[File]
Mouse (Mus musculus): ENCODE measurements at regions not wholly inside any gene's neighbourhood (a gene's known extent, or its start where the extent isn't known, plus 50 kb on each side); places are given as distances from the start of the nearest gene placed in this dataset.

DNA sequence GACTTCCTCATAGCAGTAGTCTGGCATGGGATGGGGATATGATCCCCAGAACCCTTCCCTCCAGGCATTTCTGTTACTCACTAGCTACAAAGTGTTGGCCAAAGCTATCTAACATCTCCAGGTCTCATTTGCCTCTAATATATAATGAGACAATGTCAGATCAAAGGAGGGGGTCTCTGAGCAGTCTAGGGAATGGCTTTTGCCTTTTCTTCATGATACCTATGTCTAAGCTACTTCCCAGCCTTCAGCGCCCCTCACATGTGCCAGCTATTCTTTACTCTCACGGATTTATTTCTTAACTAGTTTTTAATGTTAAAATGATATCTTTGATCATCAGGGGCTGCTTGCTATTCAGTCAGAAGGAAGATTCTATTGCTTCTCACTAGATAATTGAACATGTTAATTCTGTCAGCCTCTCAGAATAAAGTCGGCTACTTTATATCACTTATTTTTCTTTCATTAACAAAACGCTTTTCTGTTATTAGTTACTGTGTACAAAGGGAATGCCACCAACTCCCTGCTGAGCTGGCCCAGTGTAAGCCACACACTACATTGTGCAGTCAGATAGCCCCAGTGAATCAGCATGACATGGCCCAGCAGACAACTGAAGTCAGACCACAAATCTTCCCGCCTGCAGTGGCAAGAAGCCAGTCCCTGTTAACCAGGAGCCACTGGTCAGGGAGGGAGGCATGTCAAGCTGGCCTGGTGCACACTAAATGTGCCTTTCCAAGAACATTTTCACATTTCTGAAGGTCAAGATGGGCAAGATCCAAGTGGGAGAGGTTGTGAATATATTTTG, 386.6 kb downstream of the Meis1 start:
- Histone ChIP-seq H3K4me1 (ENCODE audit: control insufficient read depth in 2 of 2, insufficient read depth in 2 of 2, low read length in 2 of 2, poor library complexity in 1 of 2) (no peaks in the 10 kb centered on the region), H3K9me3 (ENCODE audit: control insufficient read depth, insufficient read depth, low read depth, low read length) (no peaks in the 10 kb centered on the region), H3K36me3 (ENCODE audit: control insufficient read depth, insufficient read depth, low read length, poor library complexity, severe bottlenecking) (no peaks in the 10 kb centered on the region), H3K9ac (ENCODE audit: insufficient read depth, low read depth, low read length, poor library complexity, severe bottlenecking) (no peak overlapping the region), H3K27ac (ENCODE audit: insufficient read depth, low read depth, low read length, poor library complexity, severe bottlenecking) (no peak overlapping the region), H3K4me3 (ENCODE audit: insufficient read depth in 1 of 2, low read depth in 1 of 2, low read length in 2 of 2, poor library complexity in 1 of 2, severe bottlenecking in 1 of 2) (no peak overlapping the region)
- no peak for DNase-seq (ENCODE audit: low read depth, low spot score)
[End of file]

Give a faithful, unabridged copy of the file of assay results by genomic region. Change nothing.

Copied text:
Mouse (Mus musculus): ENCODE measurements at regions not wholly inside any gene's neighbourhood (a gene's known extent, or its start where the extent isn't known, plus 50 kb on each side); places are given as distances from the start of the nearest gene placed in this dataset.

DNA sequence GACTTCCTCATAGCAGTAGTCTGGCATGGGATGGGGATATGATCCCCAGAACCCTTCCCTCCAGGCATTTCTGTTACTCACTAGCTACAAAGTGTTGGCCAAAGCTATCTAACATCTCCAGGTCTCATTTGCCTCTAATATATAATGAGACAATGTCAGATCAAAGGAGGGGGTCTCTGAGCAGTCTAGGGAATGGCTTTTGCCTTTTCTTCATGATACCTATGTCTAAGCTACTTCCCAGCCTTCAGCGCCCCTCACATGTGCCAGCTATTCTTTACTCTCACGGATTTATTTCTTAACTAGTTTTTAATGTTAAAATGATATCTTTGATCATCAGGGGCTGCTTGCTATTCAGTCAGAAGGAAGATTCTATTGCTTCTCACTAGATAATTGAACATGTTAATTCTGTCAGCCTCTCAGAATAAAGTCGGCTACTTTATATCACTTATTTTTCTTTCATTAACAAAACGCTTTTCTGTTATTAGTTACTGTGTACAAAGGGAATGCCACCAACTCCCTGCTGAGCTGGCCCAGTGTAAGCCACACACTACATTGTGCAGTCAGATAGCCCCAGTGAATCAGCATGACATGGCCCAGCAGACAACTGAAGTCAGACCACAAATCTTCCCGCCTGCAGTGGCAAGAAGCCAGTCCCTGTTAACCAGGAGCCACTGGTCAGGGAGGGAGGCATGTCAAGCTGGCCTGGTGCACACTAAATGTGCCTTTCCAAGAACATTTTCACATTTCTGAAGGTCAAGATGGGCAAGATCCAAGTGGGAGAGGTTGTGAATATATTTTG, 386.6 kb downstream of the Meis1 start:
- Histone ChIP-seq H3K4me1 (ENCODE audit: control insufficient read depth in 2 of 2, insufficient read depth in 2 of 2, low read length in 2 of 2, poor library complexity in 1 of 2) (no peaks in the 10 kb centered on the region), H3K9me3 (ENCODE audit: control insufficient read depth, insufficient read depth, low read depth, low read length) (no peaks in the 10 kb centered on the region), H3K36me3 (ENCODE audit: control insufficient read depth, insufficient read depth, low read length, poor library complexity, severe bottlenecking) (no peaks in the 10 kb centered on the region), H3K9ac (ENCODE audit: insufficient read depth, low read depth, low read length, poor library complexity, severe bottlenecking) (no peak overlapping the region), H3K27ac (ENCODE audit: insufficient read depth, low read depth, low read length, poor library complexity, severe bottlenecking) (no peak overlapping the region), H3K4me3 (ENCODE audit: insufficient read depth in 1 of 2, low read depth in 1 of 2, low read length in 2 of 2, poor library complexity in 1 of 2, severe bottlenecking in 1 of 2) (no peak overlapping the region)
- no peak for DNase-seq (ENCODE audit: low read depth, low spot score)